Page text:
Bulletin Staff Report

AUSTIN — Texas Secretary of State Phil Wilson is stepping down to go to work for a Dallas-based energy company, he announced Thursday. His last day will be July 6.

Wilson, a native of Brownwood, said he will begin his new job as Luminant’s senior vice president of public affairs on July 7.

Luminant is a subsidiary of Energy Future Holdings, formerly TXU Corp.

At Luminant, Wilson will oversee the company’s community relations, communications, regulatory and government affairs efforts. Luminant is the largest purchaser of wind-generated electricity in Texas and the fifth largest in the nation, the company said.

Wilson was appointed secretary of state by Gov. Rick Perry almost a year ago. Before that, he was Perry’s deputy chief of staff.

“I have been honored to serve in this role for the people of Texas and am proud of the accomplishments we achieved during our time in office; overseeing the largest primary in Texas history, being part of bringing thousands of new jobs to Texas, and investing in our states future employers and technologies,” Wilson said. “I want to thank Gov. Perry for the opportunity he has given me and thank my tremendous staff. I know that the success we have had will continue.”

The secretary of state is Texas’ chief elections officer. The secretary of state oversees business and public filings, acts as the governor’s chief liaison for border affairs, and oversees international protocol for the state.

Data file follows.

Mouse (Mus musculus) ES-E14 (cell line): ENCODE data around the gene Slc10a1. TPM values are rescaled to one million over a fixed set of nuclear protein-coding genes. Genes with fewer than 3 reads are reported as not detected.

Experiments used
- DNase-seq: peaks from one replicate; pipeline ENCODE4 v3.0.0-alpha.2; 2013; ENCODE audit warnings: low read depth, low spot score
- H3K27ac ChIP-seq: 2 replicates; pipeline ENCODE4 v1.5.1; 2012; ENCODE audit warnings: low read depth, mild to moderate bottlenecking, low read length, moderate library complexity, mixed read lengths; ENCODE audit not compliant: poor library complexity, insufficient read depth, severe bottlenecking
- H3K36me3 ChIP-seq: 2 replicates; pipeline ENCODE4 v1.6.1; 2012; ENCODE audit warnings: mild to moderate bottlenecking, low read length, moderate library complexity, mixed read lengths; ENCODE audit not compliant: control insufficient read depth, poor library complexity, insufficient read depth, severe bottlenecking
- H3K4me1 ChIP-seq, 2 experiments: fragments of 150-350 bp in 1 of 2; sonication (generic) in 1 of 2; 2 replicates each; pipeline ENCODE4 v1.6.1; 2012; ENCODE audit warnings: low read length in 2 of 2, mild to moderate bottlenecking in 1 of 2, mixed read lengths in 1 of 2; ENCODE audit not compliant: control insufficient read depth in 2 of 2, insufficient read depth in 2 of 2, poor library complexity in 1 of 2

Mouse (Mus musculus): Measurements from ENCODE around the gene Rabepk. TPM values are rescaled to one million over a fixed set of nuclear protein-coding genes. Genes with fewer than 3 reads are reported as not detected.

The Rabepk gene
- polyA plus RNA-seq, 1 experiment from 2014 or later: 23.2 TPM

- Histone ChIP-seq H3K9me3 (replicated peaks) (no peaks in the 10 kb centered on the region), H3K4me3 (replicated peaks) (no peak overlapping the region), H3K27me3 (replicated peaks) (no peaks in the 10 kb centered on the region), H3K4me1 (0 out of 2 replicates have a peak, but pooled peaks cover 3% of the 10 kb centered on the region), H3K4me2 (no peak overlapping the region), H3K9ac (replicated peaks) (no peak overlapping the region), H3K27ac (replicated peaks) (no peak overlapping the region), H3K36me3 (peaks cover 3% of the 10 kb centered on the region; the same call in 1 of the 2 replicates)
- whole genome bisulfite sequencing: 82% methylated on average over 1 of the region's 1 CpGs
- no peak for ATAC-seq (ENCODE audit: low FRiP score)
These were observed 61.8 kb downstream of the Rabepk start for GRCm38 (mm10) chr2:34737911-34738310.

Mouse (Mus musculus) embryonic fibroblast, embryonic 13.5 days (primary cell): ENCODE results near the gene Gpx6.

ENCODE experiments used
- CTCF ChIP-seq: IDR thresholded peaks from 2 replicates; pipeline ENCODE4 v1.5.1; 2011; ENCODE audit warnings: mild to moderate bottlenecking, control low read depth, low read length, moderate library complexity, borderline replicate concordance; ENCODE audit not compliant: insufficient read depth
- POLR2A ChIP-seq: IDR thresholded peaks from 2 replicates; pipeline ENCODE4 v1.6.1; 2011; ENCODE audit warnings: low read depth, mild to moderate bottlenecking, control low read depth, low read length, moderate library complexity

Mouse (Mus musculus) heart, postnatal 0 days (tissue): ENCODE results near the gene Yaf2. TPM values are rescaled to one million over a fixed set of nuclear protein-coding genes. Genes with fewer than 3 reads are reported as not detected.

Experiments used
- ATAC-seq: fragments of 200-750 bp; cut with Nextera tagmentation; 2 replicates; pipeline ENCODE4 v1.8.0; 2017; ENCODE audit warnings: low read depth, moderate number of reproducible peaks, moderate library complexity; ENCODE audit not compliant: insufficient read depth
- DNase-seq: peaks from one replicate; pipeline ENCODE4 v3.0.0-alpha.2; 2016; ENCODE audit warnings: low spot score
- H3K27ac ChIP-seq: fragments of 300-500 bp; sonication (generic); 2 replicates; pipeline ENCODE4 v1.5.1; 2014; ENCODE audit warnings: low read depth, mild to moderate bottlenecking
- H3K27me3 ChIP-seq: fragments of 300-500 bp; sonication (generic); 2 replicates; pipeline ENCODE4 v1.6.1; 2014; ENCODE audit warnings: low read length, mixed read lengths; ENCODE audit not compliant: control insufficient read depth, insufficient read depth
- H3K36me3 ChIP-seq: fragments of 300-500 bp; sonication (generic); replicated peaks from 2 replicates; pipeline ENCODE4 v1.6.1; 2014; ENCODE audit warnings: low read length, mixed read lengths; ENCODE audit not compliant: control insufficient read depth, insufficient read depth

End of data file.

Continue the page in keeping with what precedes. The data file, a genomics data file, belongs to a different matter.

Wilson, 40, who has served as chairman of the governor’s Competitiveness Council and on the Border Security Council, led the state’s efforts in economic development by serving as the governor’s designee on the Texas Enterprise Fund and Emerging Technology Fund.

“Phil has been a trusted adviser and dear friend of mine and Anita’s for many years,” Perry said. “He is a man of innovative thought and exceptional determination; attributes that have led him to success in both his professional and personal life. I thank Phil for his service, and wish him and his family much success and happiness in the future. He will be hard to replace.”

There is no set length of term for the state position, said spokesman Scott Haywood. Wilson’s predecessor held the position for about 2 1/2 years.